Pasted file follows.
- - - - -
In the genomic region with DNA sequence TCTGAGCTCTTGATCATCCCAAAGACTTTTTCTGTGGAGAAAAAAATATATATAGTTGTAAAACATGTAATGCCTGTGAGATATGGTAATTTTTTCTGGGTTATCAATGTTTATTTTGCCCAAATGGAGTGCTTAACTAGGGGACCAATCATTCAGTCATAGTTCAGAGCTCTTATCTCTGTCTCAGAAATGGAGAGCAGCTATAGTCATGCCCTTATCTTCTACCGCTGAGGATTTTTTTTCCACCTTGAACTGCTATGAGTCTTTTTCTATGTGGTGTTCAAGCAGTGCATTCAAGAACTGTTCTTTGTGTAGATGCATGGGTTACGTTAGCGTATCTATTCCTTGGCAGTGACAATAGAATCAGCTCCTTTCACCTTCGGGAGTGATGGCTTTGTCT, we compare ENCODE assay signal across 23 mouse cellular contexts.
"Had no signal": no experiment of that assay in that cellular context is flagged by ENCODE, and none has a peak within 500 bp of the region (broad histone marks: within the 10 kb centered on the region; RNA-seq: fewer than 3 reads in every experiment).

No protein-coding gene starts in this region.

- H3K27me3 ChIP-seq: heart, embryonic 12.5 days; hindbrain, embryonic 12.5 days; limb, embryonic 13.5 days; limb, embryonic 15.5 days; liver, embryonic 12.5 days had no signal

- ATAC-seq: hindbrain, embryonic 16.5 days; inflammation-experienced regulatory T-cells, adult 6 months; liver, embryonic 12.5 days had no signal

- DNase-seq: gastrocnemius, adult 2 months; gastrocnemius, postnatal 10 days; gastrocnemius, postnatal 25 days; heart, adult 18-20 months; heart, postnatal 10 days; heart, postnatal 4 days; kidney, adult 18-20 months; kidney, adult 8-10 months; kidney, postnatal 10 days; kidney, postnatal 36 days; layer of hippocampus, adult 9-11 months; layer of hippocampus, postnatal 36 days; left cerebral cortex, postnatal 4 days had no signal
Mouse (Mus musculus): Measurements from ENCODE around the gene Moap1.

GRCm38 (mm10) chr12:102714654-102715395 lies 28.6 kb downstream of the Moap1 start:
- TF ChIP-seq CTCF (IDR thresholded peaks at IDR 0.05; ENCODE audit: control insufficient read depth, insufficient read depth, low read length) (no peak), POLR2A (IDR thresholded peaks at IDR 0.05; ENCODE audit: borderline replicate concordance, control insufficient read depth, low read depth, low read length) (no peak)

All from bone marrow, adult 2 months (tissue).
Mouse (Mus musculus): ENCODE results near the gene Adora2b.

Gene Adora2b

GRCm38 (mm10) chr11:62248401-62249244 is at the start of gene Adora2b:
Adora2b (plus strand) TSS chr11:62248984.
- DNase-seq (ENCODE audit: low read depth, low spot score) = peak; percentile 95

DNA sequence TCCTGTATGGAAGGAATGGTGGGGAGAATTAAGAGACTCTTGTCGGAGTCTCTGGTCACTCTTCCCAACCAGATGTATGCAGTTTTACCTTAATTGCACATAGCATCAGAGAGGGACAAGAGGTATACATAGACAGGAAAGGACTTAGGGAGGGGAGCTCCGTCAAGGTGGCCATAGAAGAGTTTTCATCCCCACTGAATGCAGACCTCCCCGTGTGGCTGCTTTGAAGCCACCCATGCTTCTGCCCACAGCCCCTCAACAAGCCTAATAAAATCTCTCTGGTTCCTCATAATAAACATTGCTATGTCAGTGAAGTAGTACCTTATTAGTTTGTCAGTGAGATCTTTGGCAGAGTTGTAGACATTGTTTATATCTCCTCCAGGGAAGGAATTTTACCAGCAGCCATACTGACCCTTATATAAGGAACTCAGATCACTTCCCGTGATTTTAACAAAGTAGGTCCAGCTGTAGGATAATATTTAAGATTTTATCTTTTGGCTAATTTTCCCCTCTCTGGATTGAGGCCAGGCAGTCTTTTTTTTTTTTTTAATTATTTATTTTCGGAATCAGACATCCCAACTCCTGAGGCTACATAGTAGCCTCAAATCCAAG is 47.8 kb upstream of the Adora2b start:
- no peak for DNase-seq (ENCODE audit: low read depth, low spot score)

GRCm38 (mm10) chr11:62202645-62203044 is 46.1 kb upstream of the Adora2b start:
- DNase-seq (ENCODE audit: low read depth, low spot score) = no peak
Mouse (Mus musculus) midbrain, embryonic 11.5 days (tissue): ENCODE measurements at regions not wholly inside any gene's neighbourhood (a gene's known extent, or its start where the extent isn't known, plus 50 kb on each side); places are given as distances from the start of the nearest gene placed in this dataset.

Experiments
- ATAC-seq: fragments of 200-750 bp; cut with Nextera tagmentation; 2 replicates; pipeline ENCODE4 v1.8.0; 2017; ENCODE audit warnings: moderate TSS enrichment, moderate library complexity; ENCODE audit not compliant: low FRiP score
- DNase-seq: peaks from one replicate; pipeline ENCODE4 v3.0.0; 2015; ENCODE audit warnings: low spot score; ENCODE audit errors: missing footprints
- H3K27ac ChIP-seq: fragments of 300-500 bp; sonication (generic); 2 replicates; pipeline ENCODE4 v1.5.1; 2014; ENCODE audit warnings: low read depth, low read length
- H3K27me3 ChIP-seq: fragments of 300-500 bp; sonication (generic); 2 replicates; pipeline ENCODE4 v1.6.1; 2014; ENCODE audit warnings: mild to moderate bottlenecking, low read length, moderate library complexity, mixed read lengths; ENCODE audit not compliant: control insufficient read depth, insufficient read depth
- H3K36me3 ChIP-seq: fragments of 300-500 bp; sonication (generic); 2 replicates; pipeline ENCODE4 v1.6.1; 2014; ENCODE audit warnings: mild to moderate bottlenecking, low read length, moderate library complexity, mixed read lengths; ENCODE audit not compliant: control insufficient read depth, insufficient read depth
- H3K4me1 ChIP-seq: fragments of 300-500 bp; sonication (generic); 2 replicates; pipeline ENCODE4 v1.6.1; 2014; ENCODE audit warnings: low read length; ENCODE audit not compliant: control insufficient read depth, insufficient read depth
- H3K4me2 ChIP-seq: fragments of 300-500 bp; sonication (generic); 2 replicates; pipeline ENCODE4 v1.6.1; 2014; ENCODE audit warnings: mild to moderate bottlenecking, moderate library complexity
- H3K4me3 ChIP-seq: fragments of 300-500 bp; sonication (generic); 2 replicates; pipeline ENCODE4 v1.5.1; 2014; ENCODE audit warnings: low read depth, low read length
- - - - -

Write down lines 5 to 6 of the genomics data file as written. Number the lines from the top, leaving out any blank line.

- ATAC-seq: hindbrain, embryonic 16.5 days; inflammation-experienced regulatory T-cells, adult 6 months; liver, embryonic 12.5 days had no signal

- DNase-seq: gastrocnemius, adult 2 months; gastrocnemius, postnatal 10 days; gastrocnemius, postnatal 25 days; heart, adult 18-20 months; heart, postnatal 10 days; heart, postnatal 4 days; kidney, adult 18-20 months; kidney, adult 8-10 months; kidney, postnatal 10 days; kidney, postnatal 36 days; layer of hippocampus, adult 9-11 months; layer of hippocampus, postnatal 36 days; left cerebral cortex, postnatal 4 days had no signal